You don't. You either burn the CUE/FLAC combination in a burner that can decode the FLAC data or you play it in something that understands what CUEs are (lots of players AFAIK).
A CUE/FLAC is very much like an audio CD. An audio CD is just linear PCM data with a CDA-formatted header that states where all the track boundaries are. In your case the audio data has been losslessly compressed into the FLAC and the CUE is the track information.
Converting to WAV only serves to undo the compression. You might need to do this to burn it to disk.
Splitting into separate tracks
If you want to split the main FLAC into separate tracks, you can use the tools from the
shntool package as suggested in this blog:
cuebreakpoints filename.cue | shntool split -o flac filename.flac
You can also specify another output format instead of FLAC (option
-o flac in the example).
(You'll need to install the commands first:
sudo apt-get install cuetools shntool)
Tagging FLAC CD images for use with players like foobar
FLAC also allows for embedding cuesheets via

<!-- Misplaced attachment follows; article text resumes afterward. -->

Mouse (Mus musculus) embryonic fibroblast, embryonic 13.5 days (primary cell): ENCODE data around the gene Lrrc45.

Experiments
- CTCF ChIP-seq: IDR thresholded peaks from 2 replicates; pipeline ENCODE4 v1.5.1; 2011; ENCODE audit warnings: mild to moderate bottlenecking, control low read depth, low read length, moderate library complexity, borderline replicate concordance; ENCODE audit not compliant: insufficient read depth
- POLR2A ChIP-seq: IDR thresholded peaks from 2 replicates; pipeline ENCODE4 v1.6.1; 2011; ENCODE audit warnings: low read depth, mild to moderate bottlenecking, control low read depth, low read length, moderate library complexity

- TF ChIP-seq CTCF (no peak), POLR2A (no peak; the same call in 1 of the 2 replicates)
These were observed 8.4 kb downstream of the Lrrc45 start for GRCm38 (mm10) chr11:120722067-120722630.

metaflac and compatible taggers. Players like foobar2000 and it's Linux equivalents (DeaDBeeF and Guayadeque) can parse and play files with such metadata. Importing a properly tagged cuesheet (along with other metadata like pictures), will also import tags like individual tracknames, tracknumbers, artist and album tags.
Excerpt from metaflac manpage:
Import a cuesheet from a file. Use '-' for stdin. Only one
FLAC file may be specified. A seekpoint will be added for
each index point in the cuesheet to the SEEKTABLE unless
--no-cued-seekpoints is specified.
But this kind of file format is rather unknown and unsupported outside the "distributed CD backup community". Mostly due to the fact that you cannot rip CDs to images on Linux like EAC does on Windows. (With EAC doing something very odd in this case, as I later learned.)